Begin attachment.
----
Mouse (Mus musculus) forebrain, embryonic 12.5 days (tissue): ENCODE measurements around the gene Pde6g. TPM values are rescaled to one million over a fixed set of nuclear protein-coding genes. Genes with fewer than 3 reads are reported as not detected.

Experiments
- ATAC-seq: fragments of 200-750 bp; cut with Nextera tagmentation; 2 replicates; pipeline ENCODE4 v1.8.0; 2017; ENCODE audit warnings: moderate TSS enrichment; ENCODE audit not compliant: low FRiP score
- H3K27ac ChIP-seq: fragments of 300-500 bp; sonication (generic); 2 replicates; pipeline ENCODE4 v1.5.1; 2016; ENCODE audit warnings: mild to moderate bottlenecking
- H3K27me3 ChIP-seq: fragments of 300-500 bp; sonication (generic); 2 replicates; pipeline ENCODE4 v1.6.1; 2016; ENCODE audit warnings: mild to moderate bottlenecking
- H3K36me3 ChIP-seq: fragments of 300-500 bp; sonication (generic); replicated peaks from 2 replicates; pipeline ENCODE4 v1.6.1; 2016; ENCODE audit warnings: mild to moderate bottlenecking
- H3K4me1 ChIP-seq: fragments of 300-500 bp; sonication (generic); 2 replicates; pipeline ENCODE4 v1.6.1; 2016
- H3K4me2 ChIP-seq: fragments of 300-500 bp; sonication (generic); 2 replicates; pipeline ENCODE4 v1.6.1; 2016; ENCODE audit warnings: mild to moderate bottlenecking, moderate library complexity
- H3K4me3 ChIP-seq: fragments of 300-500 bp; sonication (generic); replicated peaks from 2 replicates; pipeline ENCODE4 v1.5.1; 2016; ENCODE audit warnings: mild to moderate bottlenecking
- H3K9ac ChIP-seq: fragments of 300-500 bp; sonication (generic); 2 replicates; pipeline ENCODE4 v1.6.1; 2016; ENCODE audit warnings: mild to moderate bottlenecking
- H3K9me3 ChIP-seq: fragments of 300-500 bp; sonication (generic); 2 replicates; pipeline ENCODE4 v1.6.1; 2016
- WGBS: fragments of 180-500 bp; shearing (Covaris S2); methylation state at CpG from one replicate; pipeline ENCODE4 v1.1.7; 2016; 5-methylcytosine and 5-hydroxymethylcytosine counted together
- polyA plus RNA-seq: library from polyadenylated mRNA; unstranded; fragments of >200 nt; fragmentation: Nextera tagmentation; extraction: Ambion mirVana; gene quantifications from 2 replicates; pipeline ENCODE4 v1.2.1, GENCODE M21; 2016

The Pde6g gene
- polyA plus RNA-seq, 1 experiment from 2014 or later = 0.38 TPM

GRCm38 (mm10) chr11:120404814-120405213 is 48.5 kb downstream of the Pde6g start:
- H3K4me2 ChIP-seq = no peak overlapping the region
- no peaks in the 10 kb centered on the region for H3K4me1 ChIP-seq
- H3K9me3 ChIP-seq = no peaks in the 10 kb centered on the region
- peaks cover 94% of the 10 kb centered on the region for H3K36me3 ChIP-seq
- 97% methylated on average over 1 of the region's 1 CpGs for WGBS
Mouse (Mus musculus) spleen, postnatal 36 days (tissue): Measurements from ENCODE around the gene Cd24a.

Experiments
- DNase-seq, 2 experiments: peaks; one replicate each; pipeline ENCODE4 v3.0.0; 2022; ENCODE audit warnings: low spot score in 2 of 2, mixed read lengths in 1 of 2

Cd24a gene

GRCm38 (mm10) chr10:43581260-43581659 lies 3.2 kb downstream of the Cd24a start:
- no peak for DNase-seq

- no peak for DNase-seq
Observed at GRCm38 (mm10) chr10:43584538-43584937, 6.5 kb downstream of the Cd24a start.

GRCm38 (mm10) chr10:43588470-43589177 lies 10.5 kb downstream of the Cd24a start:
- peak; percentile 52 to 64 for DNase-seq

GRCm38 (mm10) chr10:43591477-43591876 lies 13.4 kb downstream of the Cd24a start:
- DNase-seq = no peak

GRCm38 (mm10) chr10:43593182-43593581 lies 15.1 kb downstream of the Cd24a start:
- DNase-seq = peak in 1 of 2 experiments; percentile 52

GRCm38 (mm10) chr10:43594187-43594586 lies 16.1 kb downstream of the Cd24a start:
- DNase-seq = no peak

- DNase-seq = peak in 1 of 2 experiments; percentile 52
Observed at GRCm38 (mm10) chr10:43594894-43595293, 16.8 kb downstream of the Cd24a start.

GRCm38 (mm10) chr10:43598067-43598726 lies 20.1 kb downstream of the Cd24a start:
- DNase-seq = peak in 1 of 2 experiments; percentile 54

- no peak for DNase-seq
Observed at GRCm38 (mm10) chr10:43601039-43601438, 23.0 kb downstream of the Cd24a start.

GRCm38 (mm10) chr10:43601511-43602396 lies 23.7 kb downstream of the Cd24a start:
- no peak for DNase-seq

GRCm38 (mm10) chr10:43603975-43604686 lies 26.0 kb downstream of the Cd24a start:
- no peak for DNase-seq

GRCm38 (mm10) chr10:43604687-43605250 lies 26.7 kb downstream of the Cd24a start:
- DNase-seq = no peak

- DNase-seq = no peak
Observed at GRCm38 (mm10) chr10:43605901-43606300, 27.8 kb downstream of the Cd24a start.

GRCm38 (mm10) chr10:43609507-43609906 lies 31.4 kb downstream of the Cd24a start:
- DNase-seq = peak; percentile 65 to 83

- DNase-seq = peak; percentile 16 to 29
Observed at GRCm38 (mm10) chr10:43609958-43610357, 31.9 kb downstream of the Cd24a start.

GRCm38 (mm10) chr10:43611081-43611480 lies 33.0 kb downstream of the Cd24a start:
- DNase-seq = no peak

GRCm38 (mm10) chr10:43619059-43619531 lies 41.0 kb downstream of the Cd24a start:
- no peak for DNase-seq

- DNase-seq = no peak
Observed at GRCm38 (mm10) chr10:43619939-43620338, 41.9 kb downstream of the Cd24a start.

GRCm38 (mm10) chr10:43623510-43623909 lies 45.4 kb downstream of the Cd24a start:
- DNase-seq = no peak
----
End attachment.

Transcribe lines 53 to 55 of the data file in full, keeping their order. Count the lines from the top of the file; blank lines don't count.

- DNase-seq = peak; percentile 65 to 83

- DNase-seq = peak; percentile 16 to 29
Observed at GRCm38 (mm10) chr10:43609958-43610357, 31.9 kb downstream of the Cd24a start.